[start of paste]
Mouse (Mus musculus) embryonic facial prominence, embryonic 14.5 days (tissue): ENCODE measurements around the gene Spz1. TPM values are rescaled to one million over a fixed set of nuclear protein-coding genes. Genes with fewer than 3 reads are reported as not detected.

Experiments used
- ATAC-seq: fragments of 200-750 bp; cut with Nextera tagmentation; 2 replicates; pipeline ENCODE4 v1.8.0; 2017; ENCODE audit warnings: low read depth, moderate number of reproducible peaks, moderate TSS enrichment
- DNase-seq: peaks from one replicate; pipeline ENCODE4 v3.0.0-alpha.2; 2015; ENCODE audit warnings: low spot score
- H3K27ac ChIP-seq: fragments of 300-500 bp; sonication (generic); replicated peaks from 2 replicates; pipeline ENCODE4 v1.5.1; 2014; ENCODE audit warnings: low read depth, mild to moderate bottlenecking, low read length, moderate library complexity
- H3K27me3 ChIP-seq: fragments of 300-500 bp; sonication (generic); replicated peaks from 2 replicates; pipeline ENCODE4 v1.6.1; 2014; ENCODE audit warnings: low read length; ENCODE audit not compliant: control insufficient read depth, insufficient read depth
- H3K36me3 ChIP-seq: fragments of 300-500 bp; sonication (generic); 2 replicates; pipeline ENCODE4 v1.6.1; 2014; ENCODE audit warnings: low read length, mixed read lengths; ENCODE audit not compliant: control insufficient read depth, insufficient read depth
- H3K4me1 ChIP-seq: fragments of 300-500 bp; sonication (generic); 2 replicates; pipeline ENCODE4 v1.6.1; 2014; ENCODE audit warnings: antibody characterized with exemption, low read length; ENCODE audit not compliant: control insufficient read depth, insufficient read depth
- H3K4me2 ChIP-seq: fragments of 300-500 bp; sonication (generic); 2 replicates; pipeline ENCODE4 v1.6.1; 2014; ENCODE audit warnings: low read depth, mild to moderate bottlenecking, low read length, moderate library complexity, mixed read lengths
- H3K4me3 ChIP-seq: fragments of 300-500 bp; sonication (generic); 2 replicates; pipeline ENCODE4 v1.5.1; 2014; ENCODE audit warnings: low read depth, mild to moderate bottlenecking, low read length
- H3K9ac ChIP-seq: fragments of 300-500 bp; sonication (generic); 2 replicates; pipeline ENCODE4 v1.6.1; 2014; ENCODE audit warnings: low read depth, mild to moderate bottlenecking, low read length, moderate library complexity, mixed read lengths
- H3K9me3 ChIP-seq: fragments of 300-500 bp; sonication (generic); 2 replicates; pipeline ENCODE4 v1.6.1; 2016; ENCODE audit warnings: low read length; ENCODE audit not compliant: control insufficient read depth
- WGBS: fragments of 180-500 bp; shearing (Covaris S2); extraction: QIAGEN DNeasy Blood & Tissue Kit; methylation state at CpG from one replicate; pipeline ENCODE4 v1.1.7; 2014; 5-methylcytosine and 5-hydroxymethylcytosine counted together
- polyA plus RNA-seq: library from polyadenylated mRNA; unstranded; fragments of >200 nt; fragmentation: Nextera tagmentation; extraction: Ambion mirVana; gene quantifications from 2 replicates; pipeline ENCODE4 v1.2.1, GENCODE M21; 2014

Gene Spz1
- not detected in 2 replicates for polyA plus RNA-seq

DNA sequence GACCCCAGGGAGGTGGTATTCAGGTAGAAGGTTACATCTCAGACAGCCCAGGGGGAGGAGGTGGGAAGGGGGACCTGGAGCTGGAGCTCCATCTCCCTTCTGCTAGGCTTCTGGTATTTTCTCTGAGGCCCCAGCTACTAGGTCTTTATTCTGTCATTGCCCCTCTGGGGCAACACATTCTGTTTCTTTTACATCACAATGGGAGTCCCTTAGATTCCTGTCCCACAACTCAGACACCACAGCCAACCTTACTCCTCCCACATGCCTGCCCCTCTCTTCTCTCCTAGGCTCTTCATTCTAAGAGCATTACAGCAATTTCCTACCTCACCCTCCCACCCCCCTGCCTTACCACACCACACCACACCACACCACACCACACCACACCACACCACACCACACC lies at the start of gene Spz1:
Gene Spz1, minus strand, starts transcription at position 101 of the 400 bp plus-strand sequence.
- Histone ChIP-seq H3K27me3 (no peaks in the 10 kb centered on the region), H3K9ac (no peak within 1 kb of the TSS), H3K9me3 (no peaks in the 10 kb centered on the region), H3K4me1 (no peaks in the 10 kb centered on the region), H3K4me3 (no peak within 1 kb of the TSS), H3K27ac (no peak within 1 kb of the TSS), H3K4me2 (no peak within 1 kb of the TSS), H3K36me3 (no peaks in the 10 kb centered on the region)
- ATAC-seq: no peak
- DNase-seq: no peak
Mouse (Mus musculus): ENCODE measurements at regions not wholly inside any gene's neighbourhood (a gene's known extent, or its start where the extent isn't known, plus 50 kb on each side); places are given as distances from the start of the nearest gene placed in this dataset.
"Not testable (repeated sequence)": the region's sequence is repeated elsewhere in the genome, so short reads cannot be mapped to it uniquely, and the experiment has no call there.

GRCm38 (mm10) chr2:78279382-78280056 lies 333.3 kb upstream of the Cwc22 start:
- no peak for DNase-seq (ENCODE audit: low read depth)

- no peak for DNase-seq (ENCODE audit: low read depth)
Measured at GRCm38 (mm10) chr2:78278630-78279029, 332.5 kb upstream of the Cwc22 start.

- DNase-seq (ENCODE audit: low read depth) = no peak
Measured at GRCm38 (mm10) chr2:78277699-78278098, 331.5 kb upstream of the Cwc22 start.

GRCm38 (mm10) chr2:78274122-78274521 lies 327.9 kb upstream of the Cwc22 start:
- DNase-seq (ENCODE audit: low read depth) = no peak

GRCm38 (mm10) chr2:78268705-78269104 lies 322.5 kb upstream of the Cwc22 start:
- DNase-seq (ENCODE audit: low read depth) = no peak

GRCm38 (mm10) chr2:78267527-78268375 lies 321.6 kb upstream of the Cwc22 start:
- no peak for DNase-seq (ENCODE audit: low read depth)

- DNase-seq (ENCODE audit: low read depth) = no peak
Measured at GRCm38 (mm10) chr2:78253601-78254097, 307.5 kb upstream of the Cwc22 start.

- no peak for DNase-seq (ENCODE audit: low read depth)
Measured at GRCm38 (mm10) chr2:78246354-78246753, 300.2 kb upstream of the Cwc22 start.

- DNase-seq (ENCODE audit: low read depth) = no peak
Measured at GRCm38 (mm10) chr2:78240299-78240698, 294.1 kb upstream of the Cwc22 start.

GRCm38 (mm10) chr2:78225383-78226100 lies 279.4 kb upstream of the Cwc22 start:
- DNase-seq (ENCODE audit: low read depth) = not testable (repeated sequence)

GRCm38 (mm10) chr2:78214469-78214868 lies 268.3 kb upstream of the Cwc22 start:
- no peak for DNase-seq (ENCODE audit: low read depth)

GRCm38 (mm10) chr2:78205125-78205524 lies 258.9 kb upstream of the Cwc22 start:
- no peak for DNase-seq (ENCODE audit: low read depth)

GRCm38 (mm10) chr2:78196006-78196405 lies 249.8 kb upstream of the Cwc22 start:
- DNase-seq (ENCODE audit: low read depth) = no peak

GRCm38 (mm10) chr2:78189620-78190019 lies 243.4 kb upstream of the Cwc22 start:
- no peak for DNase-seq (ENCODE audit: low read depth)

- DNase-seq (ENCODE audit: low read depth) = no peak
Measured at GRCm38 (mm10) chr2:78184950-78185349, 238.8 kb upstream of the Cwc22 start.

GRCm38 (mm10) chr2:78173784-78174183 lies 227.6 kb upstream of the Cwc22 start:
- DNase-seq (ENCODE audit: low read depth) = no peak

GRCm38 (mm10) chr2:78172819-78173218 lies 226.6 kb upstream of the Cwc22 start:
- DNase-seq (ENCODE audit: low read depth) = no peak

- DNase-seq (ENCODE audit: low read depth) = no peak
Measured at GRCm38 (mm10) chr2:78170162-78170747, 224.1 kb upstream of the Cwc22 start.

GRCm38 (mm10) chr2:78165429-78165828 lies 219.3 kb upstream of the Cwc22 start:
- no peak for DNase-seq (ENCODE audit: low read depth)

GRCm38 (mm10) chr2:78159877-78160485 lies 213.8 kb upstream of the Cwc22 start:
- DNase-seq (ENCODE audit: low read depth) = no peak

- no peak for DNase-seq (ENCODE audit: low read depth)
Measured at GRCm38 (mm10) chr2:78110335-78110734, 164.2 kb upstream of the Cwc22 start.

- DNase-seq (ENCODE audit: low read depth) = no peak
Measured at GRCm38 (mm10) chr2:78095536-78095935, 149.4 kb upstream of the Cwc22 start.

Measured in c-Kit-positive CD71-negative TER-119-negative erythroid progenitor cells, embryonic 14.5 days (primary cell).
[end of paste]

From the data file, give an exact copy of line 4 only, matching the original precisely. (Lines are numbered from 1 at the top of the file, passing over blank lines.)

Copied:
- DNase-seq: peaks from one replicate; pipeline ENCODE4 v3.0.0-alpha.2; 2015; ENCODE audit warnings: low spot score